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Letters from the Oman Trail – Muhammad

Letters from the Oman Trail – Muhammad

His eyes, full of light, reminds me of those of a child who sees no harm in life. He is beautiful in his simplicity. No pretending here.

You’re never alone in a desert. Or maybe when you really are in trouble and could use the help of someone. Other than that, it’s surprising how “crowded” it can be. I couldn’t tell you how many times I have been awaken in the middle of the night by strangers while camping in the most isolated spots. The first time it happened to me, I got so scared, I jumped out of my tent like a mad men, half naked, my knife in one hand, my shovel in the other. Not expecting anything like it, the two bedus standing in front of me turned around in a hurry, and ran away as fast as they could. “Sorry, Sorry!”. Turns out, people only come to see if you are ok. It’s the rule of the desert. An isolated car in the middle of nowhere could be someone stranded in need of assistance. You will go out of your way to help, no matter the consequences.

It’s exactly what I do when I first saw a silhouette in the distance. Not sure at first, seems so uncalled for in that summer heat. Walking in the sand, up and down sand dunes is a very physical activity, even under bearable temperatures. Beats any gym session some are ready to pay a fortune for. So under the bright summer sun in the middle of the day, it is not something anyone should take on lightly and hope to survive.

When He sees me coming towards him, he stops and waives. He’s all smile, happy to meet me. We greet one another. As often in this case, because I still can’t manage a word in arabic, conversation is minimal. In a sense, it’s better that way. I hate useless exchanges dictated by habits more than the true will to learn about one another. Who really cares “what’s up?” in my life, “what do I do for a living?” or “where I’m from?” Just breaking the ice some would say ? No ice in a desert, so let’s skip the useless.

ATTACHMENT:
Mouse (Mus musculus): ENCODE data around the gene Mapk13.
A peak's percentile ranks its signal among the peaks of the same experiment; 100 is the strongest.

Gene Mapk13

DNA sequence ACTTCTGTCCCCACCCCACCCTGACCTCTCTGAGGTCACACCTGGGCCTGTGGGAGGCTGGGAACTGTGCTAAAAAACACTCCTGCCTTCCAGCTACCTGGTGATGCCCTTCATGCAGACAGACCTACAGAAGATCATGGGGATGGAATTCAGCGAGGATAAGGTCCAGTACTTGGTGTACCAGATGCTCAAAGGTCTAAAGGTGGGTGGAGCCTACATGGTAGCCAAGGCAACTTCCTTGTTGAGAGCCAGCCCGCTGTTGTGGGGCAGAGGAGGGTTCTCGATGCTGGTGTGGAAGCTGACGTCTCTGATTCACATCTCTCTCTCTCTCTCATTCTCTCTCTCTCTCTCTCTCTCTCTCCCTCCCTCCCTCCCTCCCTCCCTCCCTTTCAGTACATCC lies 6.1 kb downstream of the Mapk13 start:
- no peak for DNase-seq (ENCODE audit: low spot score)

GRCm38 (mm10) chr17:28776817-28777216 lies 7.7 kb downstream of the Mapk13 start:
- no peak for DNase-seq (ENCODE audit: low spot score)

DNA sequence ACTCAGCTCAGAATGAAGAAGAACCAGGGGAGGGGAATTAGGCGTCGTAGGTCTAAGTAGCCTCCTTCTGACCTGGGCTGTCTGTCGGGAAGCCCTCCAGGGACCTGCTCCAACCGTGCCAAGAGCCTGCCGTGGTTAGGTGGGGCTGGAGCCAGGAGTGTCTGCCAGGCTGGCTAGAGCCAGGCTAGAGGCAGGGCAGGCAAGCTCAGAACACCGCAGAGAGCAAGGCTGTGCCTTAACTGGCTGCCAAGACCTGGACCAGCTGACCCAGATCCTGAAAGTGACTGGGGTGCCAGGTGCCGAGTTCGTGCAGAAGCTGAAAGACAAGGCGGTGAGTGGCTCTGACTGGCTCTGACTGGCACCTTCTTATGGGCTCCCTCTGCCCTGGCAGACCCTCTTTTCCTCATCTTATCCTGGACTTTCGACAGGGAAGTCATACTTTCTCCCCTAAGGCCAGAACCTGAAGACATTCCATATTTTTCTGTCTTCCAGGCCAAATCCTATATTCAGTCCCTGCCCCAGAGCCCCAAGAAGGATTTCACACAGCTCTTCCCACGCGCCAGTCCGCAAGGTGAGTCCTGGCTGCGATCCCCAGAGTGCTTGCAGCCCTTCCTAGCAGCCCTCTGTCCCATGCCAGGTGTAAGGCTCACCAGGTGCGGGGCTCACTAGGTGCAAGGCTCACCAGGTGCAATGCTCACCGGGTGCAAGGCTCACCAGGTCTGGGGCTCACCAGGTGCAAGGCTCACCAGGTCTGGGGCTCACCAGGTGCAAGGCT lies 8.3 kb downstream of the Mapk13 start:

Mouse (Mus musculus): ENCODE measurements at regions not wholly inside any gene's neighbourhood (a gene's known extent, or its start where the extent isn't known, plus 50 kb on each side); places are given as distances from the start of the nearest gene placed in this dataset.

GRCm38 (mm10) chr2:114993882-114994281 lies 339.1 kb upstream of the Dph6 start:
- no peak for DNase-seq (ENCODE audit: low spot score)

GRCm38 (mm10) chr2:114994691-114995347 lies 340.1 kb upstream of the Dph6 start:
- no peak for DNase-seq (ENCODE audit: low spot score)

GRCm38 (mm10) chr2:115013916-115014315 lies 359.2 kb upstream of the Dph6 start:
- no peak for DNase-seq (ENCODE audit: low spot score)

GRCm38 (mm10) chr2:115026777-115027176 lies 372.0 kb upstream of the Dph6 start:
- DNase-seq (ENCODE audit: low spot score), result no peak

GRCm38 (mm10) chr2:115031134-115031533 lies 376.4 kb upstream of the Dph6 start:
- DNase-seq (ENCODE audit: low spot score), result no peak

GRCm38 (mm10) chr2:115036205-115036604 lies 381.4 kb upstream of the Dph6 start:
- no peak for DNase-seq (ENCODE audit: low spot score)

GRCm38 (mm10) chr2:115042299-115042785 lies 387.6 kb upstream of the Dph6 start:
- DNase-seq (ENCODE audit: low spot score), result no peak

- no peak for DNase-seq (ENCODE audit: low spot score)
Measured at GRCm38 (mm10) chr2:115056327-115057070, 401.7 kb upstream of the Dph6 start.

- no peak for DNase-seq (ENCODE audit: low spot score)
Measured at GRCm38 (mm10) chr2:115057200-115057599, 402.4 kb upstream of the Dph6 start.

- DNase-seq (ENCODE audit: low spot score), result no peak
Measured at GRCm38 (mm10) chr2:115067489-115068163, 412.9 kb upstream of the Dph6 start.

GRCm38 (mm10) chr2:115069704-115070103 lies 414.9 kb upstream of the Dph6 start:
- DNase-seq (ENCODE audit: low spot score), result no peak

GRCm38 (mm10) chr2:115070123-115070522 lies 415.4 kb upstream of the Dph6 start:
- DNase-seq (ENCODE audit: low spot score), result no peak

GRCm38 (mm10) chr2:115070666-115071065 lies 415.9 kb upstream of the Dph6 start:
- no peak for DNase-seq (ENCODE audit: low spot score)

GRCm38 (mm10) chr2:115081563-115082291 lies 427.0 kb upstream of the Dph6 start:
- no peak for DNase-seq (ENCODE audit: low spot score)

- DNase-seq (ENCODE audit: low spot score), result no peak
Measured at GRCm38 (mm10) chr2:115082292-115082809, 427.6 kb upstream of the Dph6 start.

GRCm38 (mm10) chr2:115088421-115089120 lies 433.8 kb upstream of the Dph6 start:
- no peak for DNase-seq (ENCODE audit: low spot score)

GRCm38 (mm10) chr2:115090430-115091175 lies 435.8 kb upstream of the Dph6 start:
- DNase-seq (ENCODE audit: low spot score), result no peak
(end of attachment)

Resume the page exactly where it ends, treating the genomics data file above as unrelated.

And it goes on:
He seems ok. I offer him water, try to find out where he is going, if he needs a ride. He takes the water, for the rest all is good. I imagine he is walking from one camel farm to another. Probably usual for him, not even breaking a sweat. His eyes, full of light, reminds me of those of a child who sees no harm in life. He is beautiful in his simplicity. No pretending here. I ask if I can take a picture of him. He nods and takes the pose. The joy is gone, he is all serious now, conscious of how will look the image I am taking of him. A different man, proud. Not the one I first saw, the real one. I don’t blame him, I hate posing too.

The men you meet in the desert are not arab bedus. Those are long gone, having found refuge in large air conditioned villas build without taste in the middle of big cities without soul. Left behind to keep an eye on the oasis and camel farms are for the most part Pakistanis.

They live here all year long, regardless of the weather conditions. No electricity, no internet, no women, no family life outside the company of fellow workers, it seems like a sorry life for an outsider. Yet every single one I have met is always smiling, happy and ready to share everything he owns with you. A true lesson of life each time.

I get back into my car, wave goodbye and roll down the dune. Muhammad waves back, he is smiling again, ready to go his own way. I wish one day we meet again, just to give him his image. The beauty of a man…
 
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